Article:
General and scientific context of the Selune scientific program

The Selune scientific program is monitoring the restoration of the Sélune valley, a coastal river in the Bay of Mont Saint-Michel, following the removal of two large dams. It is part of a wider context. Locally, it depends first and foremost on the progress of the work to dismantle the Sélune dams. Internationally, it is part of a dynamic around the restoration of river continuity and the need to understand the mechanisms involved.

Understanding the mechanisms of river restoration

The main aim of the Sélune restoration project, carried out by the French government and EDF, is to restore the river's ecological continuity. It is also intended to serve as an example for future river restoration projects. In fact, this project is unprecedented in Europe in terms of: the height of the dams (16 and 36 m) and the length of the watercourse flooded and belonging to the public domain (19 km).

Dam removal is the most drastic and effective solution for restoring the ecological continuity of watercourses. However, removing structures can also cause ecological disruption, the impact of which is difficult to predict on the environment. Cases of restoration through complete removal of the structures are relatively rare, and knowledge of the mechanisms involved in restoring watercourses remains limited.

The need for a multidisciplinary scientific monitoring

In order to assess the success of such operations in terms of restoration, a thorough scientific monitoring is necessary. There is a growing international momentum on this issue (see the AMBER project website and recent publications by Duarte et al. in 2021 and Habel et al. in 2020). The United States has pursued the most active dam removal policy to date. However, only a small percentage of these operations have been subject to scientific monitoring, and the majority of these have involved the removal of small dams (<15 m) (see the study by Bellmore et al. in 2017 and Habel et al. in 2020). In France, dam removal has not, to date, been properly documented scientifically, although three large dams were removed between 1996 and 1998 in Brittany on the Léguer and in the Loire basin.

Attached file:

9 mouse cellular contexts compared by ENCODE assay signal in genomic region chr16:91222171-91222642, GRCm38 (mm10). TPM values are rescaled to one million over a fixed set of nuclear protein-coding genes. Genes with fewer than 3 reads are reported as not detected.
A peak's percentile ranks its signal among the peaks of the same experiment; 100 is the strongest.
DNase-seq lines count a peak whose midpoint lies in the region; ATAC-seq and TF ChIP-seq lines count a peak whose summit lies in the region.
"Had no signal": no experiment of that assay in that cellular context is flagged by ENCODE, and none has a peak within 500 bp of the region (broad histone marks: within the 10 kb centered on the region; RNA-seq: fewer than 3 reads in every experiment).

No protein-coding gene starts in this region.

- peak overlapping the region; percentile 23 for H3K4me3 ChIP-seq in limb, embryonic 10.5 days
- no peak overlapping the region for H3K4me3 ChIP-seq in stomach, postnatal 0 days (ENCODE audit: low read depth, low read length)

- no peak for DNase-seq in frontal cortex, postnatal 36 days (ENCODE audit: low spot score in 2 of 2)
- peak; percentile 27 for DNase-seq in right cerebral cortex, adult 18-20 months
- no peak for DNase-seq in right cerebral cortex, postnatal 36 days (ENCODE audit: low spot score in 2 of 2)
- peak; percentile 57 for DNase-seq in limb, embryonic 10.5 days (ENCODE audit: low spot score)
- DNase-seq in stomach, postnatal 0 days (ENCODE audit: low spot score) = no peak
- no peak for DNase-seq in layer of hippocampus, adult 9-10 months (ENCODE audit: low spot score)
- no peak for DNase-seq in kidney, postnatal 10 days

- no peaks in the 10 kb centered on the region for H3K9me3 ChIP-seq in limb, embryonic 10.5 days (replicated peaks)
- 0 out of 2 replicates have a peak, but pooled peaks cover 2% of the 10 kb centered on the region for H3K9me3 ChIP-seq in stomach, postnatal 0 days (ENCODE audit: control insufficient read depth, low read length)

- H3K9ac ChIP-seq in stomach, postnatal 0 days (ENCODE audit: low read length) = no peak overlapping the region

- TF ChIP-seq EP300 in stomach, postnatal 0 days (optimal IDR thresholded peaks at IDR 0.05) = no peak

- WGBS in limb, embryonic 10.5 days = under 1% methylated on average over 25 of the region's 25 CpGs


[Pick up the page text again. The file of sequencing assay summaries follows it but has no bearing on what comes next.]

Around the world, only a few restoration projects are monitored scientifically. Still, too few of them take into account the assessment the initial state of the system. Most monitoring focuses on the removal and restoration phases. However, knowledge of the initial state is essential for understanding the induced by the restoration operation. Furthermore, most of the scientific monitoring carried out focuses on a single aspect of the restoration, whether biological, morphological, landscape or societal (To find out more, see our booklet on the Sélune (in French only), published in 2021).

The aim of the Selune scientific program is to fill these gaps, by offering a comprehensive, multidisciplinary monitoring of the various phases of the restoration operation.

In this folder

To find out more about the history of the Sélune and its dams: La-Roche-Qui-Boit and Vezins...
One of the reasons behind the removal of the Selune dams was to restore the ecological continuity of the river. Here we look at what ecological continuity means and the different methods used to restore and maintain it.

Modification date: 07 August 2023 | Publication date : 26 June 2023 | Redactor : L'équipe Sélune